NW winemakers swap bottles for taps

NW winemakers swap bottles for taps

EUGENE, Ore. - The next time your restaurant server pours you a bottle of wine, the bottle may not be there.

Many Northwest wineries are tapping into a new technology to serve their product: wine on tap.

"King Estate started with wine on tap in January," said Steve Thomson, vice president of King Estate in the Lorane wine country. "Already we're in 26 states across the country with wine on tap."

King Estate started by shipping wine in kegs. The winery added taps to their visitors center in June.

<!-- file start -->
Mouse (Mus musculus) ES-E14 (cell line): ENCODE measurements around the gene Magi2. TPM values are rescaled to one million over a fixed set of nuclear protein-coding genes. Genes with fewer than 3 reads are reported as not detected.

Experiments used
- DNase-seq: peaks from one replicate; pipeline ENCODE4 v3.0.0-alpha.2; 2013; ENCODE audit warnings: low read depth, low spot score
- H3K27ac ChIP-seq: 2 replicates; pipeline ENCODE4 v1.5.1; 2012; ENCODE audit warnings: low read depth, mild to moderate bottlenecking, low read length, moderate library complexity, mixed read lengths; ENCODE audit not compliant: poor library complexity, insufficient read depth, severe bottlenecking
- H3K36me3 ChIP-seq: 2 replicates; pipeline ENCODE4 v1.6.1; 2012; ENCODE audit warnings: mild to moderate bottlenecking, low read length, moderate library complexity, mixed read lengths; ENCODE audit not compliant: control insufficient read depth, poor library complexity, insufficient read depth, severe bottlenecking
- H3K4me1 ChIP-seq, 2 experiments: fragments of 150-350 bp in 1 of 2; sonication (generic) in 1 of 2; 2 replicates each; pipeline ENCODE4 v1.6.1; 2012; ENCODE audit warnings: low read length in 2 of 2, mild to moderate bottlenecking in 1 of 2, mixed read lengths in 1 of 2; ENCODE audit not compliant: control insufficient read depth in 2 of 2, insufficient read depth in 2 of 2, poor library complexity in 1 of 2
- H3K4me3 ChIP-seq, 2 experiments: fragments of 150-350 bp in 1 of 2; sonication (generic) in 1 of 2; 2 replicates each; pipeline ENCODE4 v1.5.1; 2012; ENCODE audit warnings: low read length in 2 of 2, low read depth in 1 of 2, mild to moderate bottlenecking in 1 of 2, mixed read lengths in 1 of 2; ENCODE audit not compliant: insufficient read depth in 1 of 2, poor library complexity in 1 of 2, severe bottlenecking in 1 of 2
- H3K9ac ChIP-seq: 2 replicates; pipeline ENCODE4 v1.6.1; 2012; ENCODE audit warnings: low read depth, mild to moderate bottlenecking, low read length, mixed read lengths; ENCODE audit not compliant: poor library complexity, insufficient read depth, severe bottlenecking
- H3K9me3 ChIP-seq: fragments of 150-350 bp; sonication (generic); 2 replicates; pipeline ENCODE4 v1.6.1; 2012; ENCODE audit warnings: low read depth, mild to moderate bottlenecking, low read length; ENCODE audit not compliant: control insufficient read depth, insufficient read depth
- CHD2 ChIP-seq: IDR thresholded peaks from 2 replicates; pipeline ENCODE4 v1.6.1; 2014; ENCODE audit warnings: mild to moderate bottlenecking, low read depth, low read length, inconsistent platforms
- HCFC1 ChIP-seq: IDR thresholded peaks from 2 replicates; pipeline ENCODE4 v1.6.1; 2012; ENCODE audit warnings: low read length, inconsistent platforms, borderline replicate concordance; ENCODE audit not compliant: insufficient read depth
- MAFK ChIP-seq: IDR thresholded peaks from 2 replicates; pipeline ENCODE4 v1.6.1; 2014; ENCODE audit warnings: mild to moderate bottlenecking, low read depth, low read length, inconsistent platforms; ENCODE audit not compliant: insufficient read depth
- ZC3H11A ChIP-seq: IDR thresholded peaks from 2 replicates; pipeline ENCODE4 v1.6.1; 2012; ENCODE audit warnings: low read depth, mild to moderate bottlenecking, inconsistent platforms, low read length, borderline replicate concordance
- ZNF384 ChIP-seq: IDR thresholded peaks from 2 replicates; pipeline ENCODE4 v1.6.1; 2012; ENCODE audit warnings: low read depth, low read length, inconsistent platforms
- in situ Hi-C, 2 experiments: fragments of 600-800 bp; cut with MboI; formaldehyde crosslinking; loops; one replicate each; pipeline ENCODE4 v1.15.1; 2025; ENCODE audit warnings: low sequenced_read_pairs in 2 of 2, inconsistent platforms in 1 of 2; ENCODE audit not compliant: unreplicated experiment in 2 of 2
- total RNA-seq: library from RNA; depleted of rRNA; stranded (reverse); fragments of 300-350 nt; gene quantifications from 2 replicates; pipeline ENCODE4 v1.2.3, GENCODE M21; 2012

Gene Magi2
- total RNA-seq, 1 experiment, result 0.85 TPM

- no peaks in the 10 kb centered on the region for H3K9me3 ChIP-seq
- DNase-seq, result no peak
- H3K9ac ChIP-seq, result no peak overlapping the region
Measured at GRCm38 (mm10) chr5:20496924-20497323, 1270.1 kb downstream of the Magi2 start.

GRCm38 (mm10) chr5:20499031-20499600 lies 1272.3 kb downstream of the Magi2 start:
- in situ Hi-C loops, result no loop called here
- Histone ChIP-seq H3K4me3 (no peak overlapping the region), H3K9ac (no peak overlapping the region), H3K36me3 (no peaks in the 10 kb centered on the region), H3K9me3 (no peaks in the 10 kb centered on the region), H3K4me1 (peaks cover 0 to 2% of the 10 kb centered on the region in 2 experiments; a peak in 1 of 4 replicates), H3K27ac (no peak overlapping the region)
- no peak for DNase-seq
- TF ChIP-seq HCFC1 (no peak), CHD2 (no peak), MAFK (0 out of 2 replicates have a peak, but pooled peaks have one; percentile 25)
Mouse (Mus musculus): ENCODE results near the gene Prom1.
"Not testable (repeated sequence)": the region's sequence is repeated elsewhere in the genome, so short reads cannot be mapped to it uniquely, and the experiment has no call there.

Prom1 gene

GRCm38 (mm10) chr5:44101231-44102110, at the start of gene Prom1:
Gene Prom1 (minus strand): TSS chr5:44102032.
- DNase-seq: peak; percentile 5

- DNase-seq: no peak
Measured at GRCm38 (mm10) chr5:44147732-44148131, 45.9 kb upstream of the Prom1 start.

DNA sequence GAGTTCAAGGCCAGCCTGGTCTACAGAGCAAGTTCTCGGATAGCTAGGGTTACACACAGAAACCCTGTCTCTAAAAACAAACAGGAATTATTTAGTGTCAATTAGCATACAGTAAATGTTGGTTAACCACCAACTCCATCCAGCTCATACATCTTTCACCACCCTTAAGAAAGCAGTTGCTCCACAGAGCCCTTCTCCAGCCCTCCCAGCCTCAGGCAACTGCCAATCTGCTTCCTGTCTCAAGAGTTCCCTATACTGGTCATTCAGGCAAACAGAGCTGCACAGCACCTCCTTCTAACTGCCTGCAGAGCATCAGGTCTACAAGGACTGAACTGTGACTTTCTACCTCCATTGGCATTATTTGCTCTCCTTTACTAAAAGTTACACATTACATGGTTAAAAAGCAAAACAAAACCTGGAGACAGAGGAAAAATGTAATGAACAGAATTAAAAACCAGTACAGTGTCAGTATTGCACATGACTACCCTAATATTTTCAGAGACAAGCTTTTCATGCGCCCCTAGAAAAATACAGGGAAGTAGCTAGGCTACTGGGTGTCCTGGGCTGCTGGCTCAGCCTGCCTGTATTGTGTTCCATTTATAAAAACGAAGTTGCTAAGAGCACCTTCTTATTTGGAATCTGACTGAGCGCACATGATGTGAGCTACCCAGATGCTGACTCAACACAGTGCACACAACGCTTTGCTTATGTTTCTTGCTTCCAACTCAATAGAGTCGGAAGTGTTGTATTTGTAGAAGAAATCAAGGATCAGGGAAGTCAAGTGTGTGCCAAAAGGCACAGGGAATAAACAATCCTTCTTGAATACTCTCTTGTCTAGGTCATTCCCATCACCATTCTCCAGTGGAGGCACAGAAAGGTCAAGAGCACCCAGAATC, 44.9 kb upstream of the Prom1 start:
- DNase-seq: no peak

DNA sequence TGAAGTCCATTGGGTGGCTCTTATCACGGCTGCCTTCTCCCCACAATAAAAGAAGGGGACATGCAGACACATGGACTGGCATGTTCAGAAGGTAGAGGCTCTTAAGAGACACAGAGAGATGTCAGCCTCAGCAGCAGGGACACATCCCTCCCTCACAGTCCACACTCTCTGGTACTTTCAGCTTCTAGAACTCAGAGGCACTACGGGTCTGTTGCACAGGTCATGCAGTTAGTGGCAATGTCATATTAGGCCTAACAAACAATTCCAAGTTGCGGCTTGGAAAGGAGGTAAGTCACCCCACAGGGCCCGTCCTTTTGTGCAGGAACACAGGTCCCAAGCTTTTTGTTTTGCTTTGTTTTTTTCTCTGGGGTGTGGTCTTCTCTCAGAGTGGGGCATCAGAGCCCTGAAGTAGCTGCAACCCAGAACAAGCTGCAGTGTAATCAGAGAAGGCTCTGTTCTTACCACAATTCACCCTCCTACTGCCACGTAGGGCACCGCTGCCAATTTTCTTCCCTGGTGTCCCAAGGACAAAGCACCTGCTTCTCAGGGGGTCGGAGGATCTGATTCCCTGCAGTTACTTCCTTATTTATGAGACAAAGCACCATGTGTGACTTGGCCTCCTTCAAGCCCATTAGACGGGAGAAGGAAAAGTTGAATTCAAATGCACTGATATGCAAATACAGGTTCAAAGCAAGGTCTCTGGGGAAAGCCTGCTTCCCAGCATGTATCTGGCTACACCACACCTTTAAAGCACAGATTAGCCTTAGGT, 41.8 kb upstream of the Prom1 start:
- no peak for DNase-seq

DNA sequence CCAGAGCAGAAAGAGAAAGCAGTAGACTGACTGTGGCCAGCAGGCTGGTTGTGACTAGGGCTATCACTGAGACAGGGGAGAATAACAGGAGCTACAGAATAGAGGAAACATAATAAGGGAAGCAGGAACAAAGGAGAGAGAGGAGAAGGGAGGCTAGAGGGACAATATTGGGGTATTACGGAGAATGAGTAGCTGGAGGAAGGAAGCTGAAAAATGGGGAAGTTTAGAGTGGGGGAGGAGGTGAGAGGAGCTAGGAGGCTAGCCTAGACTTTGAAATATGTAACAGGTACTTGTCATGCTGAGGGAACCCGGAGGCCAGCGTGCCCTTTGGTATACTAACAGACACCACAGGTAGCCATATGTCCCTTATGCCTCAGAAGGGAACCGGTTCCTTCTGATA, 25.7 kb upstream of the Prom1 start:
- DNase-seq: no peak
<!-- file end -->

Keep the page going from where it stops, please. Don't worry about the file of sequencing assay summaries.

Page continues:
"The great thing for us is the last glass is as good as the first glass, even if it happens 3 months after the wine is first tapped," Thomson said.

And the move to kegs means less bottled wine will go stale in hotels and restaurants, Thomson said.

There are other benefits, like less weight: moving kegs of wine weighs less than cases of bottles, which means lower shipping costs.

"I think it's fantastic," said Karen Woody, who was tasting wine Wednesday. "It was very clear and it felt really good in your mouth."

"It was very excellent," added Mary Ann Woody. "I didn't even notice it was on-tap until later."

Each keg replaces 40 pounds of bottles and cardboard boxes. That means King Estate avoids sending 5 tons of packaging into the waste stream each year.